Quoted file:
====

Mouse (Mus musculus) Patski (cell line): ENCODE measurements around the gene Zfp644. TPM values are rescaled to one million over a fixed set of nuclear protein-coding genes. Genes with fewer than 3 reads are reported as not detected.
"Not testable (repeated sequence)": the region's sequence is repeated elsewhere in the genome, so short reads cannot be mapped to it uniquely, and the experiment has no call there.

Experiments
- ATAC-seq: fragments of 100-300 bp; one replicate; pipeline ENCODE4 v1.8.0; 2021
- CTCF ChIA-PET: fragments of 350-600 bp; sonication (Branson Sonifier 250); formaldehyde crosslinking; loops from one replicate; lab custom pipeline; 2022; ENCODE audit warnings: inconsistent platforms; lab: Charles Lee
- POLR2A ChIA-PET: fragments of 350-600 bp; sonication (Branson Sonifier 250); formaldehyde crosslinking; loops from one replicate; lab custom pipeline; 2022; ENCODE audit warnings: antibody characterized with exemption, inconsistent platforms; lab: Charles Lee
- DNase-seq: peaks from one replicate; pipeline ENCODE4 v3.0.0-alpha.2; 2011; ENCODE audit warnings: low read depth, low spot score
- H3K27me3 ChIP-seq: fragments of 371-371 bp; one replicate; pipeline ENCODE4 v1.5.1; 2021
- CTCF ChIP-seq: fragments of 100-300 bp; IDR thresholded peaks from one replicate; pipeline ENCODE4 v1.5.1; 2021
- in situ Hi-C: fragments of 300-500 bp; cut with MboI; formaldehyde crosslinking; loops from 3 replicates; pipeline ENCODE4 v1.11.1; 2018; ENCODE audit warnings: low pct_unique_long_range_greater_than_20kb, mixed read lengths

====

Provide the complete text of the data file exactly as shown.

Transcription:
Mouse (Mus musculus) Patski (cell line): ENCODE measurements around the gene Zfp644. TPM values are rescaled to one million over a fixed set of nuclear protein-coding genes. Genes with fewer than 3 reads are reported as not detected.
"Not testable (repeated sequence)": the region's sequence is repeated elsewhere in the genome, so short reads cannot be mapped to it uniquely, and the experiment has no call there.

Experiments
- ATAC-seq: fragments of 100-300 bp; one replicate; pipeline ENCODE4 v1.8.0; 2021
- CTCF ChIA-PET: fragments of 350-600 bp; sonication (Branson Sonifier 250); formaldehyde crosslinking; loops from one replicate; lab custom pipeline; 2022; ENCODE audit warnings: inconsistent platforms; lab: Charles Lee
- POLR2A ChIA-PET: fragments of 350-600 bp; sonication (Branson Sonifier 250); formaldehyde crosslinking; loops from one replicate; lab custom pipeline; 2022; ENCODE audit warnings: antibody characterized with exemption, inconsistent platforms; lab: Charles Lee
- DNase-seq: peaks from one replicate; pipeline ENCODE4 v3.0.0-alpha.2; 2011; ENCODE audit warnings: low read depth, low spot score
- H3K27me3 ChIP-seq: fragments of 371-371 bp; one replicate; pipeline ENCODE4 v1.5.1; 2021
- CTCF ChIP-seq: fragments of 100-300 bp; IDR thresholded peaks from one replicate; pipeline ENCODE4 v1.5.1; 2021
- in situ Hi-C: fragments of 300-500 bp; cut with MboI; formaldehyde crosslinking; loops from 3 replicates; pipeline ENCODE4 v1.11.1; 2018; ENCODE audit warnings: low pct_unique_long_range_greater_than_20kb, mixed read lengths